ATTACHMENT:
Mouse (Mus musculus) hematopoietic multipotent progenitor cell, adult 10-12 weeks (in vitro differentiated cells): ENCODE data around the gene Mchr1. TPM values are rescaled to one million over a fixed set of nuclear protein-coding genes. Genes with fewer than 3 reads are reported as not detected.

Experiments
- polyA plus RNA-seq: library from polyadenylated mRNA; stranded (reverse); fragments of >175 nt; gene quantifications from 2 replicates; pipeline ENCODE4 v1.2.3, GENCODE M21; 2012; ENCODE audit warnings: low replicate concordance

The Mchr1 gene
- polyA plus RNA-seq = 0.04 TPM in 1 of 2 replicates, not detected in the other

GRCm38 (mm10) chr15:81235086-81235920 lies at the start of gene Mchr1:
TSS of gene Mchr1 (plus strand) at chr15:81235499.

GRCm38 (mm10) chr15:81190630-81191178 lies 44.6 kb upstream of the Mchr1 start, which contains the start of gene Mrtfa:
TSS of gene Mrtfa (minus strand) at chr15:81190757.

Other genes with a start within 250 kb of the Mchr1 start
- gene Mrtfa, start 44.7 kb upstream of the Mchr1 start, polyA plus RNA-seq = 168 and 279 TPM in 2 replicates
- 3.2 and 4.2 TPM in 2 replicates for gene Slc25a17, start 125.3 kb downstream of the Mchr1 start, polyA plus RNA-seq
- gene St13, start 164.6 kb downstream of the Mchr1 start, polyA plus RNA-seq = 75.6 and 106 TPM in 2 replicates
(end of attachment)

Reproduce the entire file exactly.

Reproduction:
Mouse (Mus musculus) hematopoietic multipotent progenitor cell, adult 10-12 weeks (in vitro differentiated cells): ENCODE data around the gene Mchr1. TPM values are rescaled to one million over a fixed set of nuclear protein-coding genes. Genes with fewer than 3 reads are reported as not detected.

Experiments
- polyA plus RNA-seq: library from polyadenylated mRNA; stranded (reverse); fragments of >175 nt; gene quantifications from 2 replicates; pipeline ENCODE4 v1.2.3, GENCODE M21; 2012; ENCODE audit warnings: low replicate concordance

The Mchr1 gene
- polyA plus RNA-seq = 0.04 TPM in 1 of 2 replicates, not detected in the other

GRCm38 (mm10) chr15:81235086-81235920 lies at the start of gene Mchr1:
TSS of gene Mchr1 (plus strand) at chr15:81235499.

GRCm38 (mm10) chr15:81190630-81191178 lies 44.6 kb upstream of the Mchr1 start, which contains the start of gene Mrtfa:
TSS of gene Mrtfa (minus strand) at chr15:81190757.

Other genes with a start within 250 kb of the Mchr1 start
- gene Mrtfa, start 44.7 kb upstream of the Mchr1 start, polyA plus RNA-seq = 168 and 279 TPM in 2 replicates
- 3.2 and 4.2 TPM in 2 replicates for gene Slc25a17, start 125.3 kb downstream of the Mchr1 start, polyA plus RNA-seq
- gene St13, start 164.6 kb downstream of the Mchr1 start, polyA plus RNA-seq = 75.6 and 106 TPM in 2 replicates